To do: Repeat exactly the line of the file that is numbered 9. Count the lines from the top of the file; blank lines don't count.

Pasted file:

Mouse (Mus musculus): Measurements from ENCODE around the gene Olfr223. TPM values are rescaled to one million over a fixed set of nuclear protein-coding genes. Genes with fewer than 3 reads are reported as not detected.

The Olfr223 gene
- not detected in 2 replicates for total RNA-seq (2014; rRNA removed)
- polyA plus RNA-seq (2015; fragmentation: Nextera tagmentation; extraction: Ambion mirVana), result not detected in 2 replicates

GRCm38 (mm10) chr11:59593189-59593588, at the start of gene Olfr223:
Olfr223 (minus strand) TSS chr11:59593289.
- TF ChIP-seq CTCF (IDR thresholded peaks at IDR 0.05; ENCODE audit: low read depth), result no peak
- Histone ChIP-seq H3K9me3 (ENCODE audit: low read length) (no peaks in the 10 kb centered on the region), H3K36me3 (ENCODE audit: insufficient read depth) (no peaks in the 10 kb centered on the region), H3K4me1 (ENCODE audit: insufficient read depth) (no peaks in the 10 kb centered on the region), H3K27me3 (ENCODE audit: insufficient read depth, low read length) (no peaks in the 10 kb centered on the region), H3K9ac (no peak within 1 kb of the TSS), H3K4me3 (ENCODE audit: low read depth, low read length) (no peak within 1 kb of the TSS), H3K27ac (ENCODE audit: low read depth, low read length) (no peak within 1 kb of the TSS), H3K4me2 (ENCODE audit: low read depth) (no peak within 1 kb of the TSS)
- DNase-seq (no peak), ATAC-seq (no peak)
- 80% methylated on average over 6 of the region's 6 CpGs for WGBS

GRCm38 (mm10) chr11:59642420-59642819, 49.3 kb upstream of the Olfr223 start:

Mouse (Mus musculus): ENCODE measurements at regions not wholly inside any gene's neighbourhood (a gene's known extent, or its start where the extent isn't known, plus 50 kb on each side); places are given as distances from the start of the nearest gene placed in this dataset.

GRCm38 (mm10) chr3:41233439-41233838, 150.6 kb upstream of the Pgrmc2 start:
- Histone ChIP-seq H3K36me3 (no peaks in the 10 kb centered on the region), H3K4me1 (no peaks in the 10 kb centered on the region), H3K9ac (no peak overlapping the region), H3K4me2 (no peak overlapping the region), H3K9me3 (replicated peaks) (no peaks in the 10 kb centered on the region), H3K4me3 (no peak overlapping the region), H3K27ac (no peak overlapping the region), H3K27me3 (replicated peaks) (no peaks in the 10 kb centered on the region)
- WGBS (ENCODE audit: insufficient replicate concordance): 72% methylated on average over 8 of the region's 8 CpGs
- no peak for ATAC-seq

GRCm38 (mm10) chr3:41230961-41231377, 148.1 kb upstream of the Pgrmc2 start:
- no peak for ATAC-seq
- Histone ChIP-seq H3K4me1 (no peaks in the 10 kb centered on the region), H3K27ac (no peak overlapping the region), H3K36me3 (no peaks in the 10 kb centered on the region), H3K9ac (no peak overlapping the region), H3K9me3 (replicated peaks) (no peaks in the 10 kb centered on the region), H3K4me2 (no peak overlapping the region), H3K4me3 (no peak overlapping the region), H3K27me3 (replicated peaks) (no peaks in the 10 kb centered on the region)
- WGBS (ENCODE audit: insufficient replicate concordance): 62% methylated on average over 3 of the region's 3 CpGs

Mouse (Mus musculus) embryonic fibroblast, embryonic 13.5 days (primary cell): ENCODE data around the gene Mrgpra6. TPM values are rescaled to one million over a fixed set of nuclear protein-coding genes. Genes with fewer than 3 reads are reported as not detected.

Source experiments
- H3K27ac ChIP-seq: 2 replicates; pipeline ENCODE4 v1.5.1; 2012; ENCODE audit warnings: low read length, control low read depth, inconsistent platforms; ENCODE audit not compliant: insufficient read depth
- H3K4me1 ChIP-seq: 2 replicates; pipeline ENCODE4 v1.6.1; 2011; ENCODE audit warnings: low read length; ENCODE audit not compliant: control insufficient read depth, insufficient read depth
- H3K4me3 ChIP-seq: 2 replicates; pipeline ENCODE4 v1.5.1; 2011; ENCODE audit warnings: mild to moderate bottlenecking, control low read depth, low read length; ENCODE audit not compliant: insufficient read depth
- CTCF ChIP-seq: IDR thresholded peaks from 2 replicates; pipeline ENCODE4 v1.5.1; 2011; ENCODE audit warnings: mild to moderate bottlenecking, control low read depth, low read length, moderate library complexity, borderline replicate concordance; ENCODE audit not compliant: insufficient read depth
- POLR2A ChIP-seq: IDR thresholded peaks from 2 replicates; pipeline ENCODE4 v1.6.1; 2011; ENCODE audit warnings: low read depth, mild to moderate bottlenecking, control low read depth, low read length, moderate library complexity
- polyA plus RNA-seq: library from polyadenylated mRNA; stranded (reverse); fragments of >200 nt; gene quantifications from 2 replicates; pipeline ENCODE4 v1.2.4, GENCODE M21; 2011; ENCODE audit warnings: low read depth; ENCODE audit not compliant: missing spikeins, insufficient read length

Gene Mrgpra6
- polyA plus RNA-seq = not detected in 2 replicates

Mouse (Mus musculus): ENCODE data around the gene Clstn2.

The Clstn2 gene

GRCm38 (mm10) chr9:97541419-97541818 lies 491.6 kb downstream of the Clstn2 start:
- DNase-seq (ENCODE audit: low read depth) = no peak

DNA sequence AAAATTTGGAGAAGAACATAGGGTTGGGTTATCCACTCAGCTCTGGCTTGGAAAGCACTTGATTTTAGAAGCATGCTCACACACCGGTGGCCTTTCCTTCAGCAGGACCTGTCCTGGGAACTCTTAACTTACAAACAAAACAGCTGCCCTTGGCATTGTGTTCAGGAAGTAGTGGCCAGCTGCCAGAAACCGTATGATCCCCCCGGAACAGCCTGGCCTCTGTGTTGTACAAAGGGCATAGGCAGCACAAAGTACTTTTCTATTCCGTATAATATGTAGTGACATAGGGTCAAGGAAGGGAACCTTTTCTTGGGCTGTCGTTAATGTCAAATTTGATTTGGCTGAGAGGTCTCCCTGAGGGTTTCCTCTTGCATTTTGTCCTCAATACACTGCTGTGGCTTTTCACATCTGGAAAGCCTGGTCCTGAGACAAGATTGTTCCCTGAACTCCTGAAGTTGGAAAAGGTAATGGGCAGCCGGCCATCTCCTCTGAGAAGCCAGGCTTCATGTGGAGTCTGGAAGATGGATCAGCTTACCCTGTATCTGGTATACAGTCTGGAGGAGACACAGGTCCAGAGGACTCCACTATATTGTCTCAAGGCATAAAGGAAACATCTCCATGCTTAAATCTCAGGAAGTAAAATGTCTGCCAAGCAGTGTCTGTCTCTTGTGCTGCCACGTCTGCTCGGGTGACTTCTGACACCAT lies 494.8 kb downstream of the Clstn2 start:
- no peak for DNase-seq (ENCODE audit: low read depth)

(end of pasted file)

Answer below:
- DNase-seq (no peak), ATAC-seq (no peak)